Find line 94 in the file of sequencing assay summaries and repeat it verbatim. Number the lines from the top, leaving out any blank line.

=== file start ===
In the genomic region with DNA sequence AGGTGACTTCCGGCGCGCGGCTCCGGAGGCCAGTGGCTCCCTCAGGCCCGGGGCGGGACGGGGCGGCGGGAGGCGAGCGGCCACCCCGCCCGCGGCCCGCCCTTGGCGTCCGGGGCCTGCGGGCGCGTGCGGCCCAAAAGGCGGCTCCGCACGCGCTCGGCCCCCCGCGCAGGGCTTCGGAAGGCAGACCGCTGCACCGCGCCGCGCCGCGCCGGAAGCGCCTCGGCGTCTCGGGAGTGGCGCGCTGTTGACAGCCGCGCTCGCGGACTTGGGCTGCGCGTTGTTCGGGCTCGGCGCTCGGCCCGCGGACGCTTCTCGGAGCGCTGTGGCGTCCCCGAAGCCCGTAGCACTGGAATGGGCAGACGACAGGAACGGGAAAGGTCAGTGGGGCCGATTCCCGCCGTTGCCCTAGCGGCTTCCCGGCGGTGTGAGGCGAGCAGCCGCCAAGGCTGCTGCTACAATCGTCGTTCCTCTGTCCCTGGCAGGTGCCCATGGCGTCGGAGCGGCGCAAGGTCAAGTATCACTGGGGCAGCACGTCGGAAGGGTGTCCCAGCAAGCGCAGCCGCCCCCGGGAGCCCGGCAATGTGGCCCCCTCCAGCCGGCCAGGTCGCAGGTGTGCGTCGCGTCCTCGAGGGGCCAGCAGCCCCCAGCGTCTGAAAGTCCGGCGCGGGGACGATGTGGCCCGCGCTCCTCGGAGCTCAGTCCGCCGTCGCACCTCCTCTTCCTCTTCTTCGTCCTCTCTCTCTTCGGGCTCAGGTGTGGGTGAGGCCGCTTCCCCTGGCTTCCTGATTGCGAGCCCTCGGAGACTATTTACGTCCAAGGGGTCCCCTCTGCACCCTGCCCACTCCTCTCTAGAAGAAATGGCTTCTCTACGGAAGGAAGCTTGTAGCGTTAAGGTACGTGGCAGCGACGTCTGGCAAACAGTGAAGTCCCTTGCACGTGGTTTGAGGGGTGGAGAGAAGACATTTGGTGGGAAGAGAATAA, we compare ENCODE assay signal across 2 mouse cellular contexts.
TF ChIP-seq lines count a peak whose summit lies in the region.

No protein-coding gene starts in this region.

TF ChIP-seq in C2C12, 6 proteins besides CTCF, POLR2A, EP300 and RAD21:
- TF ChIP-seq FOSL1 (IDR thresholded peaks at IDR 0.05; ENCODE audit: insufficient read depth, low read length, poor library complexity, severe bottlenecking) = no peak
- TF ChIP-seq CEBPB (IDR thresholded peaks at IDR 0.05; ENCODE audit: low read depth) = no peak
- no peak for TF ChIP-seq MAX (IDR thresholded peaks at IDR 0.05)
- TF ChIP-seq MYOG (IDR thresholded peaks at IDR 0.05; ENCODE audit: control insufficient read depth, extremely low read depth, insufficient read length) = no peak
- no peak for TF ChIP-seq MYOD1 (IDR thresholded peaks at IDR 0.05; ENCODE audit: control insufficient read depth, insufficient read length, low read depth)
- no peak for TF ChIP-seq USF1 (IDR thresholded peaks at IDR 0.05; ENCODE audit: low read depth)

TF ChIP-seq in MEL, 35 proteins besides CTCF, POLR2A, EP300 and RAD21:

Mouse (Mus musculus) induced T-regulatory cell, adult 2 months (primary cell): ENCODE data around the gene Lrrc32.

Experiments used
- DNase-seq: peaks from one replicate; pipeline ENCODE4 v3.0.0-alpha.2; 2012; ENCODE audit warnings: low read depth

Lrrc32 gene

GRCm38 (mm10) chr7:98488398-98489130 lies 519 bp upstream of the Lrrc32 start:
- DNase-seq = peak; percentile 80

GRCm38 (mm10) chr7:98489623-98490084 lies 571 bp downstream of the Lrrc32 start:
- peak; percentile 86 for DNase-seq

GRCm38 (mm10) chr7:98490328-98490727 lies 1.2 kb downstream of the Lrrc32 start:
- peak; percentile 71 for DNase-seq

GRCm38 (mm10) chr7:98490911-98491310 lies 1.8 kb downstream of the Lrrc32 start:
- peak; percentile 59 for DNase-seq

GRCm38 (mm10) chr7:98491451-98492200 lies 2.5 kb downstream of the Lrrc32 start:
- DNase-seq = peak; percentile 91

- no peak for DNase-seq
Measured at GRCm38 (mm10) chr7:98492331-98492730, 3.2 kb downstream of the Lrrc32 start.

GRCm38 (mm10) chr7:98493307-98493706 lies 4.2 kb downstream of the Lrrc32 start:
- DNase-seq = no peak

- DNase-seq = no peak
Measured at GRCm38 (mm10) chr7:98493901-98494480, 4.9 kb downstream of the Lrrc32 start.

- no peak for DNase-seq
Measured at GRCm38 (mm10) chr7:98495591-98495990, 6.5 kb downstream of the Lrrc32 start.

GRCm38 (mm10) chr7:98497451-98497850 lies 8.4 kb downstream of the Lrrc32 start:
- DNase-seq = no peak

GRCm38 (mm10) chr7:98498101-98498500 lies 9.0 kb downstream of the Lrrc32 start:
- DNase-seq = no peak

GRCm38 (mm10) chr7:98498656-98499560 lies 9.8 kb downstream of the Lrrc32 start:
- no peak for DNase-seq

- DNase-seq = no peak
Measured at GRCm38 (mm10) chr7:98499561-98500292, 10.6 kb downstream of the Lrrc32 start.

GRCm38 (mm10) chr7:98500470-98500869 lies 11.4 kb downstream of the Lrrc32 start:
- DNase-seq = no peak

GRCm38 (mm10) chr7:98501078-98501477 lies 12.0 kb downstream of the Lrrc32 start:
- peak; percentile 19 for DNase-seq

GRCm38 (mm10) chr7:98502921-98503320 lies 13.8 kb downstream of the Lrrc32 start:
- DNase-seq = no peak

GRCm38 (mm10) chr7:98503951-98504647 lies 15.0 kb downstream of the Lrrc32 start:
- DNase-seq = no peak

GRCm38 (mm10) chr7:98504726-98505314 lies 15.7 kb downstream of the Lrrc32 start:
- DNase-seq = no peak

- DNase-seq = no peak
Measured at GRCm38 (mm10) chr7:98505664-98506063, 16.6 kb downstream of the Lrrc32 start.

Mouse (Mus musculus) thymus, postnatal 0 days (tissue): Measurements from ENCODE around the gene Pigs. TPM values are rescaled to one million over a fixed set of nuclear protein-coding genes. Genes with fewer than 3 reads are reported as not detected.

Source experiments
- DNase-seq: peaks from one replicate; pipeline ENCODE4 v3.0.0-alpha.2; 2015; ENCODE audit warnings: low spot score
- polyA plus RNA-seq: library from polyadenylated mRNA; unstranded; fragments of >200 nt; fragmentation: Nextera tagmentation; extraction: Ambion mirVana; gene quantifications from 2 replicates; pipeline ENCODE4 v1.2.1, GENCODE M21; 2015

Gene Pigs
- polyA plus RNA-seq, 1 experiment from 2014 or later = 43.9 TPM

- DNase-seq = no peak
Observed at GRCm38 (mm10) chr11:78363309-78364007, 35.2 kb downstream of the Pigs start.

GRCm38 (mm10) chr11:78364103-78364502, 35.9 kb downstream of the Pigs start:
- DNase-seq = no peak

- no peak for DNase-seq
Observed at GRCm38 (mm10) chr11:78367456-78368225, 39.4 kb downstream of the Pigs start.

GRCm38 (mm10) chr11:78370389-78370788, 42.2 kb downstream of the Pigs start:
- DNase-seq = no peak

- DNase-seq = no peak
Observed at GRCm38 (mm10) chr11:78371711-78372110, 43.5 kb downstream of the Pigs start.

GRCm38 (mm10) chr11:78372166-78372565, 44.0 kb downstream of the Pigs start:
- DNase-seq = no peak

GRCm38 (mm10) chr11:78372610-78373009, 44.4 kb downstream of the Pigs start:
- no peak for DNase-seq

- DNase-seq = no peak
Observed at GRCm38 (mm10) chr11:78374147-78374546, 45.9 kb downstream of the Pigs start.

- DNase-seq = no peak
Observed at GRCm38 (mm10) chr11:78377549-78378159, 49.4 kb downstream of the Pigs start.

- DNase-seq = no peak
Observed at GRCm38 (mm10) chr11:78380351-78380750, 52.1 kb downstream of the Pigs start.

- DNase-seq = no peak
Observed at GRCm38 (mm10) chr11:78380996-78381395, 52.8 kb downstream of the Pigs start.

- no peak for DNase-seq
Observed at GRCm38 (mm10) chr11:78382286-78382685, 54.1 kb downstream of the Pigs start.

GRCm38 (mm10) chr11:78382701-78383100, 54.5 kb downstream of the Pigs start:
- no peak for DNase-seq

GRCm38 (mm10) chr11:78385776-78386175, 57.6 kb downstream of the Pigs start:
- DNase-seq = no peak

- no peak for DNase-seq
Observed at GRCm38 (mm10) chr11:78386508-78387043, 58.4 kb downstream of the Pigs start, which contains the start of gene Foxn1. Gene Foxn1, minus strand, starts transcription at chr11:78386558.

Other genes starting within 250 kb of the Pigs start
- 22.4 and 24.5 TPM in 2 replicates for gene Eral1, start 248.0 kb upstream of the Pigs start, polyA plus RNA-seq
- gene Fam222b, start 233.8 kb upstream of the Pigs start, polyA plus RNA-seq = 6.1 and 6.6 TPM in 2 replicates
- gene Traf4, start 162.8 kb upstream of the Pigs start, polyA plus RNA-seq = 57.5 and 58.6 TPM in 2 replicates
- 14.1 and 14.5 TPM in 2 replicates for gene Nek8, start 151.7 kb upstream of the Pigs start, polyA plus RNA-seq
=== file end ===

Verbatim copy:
- 14.1 and 14.5 TPM in 2 replicates for gene Nek8, start 151.7 kb upstream of the Pigs start, polyA plus RNA-seq